• Serial.print(text); prints text to the computer, it can be read in the serial monitor/plotter. Note that numbers are converted to ASCII: e.g. Serial.print(0); will send a serial value of 48 (ASCII code for the zero character).
    • Serial.println(text); does the same as print, but will add a new line after the message.
    • '\n' is a newline character, '\r' is a carriage return, and '\t' is the tab character (for indentations)
    • Serial.write(byte); sends a raw byte over serial. For example, Serial.write(48); will print a 0-character in the serial monitor.
    • while(condition) {... } is called the while-loop. Code between the curly brackets will be executed and repeated as long as the condition between normal brackets is true.
    • Serial returns true when the serial communication is active (when you open the serial monitor, for example).
    • while(!Serial); will repeat 'nothing' (read 'wait') as long as the serial communication isn't active.
    • if(condition) { if-code } else { else-code } will execute the if-code if the condition is true, and execute the else-code if the condition is false.
    • Serial data received by the Arduino is stored in a buffer, it stays there until you read it or until the buffer overflows.
    • Serial.available(); returns the number of bytes available in the buffer.
    • Serial.read(); will return the first byte in the buffer, and delete it afterwards.
    • Serial.peek(); will return the first byte in the buffer, without deleting it.
    • In your conditions, you can use these test operators: == (equal to), < (less than), > (greater than), <= (less than or equal to), >= (greater than or equal to), != (not equal to).
    • And you can also use the logical && (and) and || (or) operators.

    Extra: Switch

    In the last example, we used a lot of if... else statements. Although this is the fastest way to do it, it's not easy to read. If you want to compare a variable to some given values, you can use a switch.

    Open the example serialLEDsSwitch.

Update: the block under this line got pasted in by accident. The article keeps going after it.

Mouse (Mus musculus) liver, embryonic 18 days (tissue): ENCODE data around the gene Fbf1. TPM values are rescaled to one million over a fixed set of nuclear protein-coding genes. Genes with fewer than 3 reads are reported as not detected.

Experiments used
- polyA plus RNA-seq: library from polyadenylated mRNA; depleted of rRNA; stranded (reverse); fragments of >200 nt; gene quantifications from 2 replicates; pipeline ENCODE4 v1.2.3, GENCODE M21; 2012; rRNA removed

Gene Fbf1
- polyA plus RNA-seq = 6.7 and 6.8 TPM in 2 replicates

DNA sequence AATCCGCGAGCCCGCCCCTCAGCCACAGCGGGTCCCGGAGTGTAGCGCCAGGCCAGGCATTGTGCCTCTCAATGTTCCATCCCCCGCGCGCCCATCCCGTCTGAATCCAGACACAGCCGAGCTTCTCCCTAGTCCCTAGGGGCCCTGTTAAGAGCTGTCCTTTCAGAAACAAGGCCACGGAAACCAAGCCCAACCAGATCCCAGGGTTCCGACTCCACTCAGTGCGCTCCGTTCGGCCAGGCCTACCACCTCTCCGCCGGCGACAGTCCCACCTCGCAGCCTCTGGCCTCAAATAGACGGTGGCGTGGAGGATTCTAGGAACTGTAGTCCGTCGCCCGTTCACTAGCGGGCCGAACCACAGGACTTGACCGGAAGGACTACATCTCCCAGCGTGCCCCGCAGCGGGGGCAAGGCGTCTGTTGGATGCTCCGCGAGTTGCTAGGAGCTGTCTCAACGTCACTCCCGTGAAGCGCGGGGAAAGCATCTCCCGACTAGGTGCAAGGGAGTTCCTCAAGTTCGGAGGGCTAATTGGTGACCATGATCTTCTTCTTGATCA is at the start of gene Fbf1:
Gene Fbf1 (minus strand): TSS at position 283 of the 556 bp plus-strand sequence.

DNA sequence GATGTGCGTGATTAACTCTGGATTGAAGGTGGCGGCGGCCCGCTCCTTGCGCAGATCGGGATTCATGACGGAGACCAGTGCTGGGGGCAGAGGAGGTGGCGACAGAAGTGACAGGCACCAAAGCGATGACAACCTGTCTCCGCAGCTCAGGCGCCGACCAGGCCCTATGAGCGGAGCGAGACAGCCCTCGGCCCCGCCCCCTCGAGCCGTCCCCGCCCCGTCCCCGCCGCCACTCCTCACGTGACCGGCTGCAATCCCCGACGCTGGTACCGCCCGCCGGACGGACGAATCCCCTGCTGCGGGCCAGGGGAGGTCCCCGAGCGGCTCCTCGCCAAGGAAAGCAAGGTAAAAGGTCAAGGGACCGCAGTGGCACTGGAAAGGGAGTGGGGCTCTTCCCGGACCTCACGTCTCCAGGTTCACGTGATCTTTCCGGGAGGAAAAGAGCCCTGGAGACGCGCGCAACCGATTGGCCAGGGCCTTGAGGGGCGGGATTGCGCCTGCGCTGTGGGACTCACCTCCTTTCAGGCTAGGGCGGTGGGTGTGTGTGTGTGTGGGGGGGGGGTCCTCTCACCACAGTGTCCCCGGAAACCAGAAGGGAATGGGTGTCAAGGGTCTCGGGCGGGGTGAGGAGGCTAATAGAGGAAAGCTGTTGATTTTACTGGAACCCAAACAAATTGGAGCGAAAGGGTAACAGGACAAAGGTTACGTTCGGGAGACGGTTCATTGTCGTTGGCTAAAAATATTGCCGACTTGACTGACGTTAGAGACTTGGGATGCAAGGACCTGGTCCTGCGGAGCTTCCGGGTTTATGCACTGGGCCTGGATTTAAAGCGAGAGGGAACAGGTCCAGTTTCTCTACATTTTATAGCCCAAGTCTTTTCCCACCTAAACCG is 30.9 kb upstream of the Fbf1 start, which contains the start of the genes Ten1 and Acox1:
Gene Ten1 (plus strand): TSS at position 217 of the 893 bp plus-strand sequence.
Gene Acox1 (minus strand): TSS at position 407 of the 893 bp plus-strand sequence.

As you can see, the switch starts with the 'switch' keyword, followed by the variable you want to check between brackets. Between the curved brackets, our cases are defined. They use the syntax 'case value:', followed by the code you want to execute if the given variable equals the value in this 'case'. After the case-specific code, the 'break;' keyword is used to close the 'case'.
    Note that the value you enter can not be a variable. If you want to compare 2 variables, you'll have to use if-statements.
    The code in the 'default:' case is executed if the variable doesn't match any of the values of other cases. This case is optional and can be omitted.

    Arduino reference: switch / case

    Step 11: Analog Inputs and Outputs.

    Some of the Arduino's I/O pins can also be used as digital inputs and outputs, to measure voltages (input) or dim LEDs (output) for example.

    Analog Inputs

    Most Arduinos have between 6 and 12 analog input pins. They can measure voltages ranging from 0v to the input voltage (5v or 3v3)
    An the board, these pins are labeled A0-A5, and in case of the Leonardo, some of the pins on the digital side can also be used as analog inputs. They are marked with a dot, and the name (A6-A11) is written on the back.

    Note that reading an analog input is (relatively) slow, compared to reading digital pins. This is because the Arduino measures voltages using an internal reference voltage generator (DAC, Digital-to-Analog Converter), and then comparing the input voltage to the reference voltage, then changing the reference voltage, comparing again, changing the reference voltage, comparing... until the two voltages are equal. http://apcmag.com/arduino-analog-to-digital-conver...

    The resolution of the internal DAC is 10 bits. This means that the maximum number it can read is 10 bits long, or 210 = 1024, so a number from 0 (B0000000000) to 1023 (B1111111111). 1023 means the input is 5v (or 3v3) and 0 means 0v.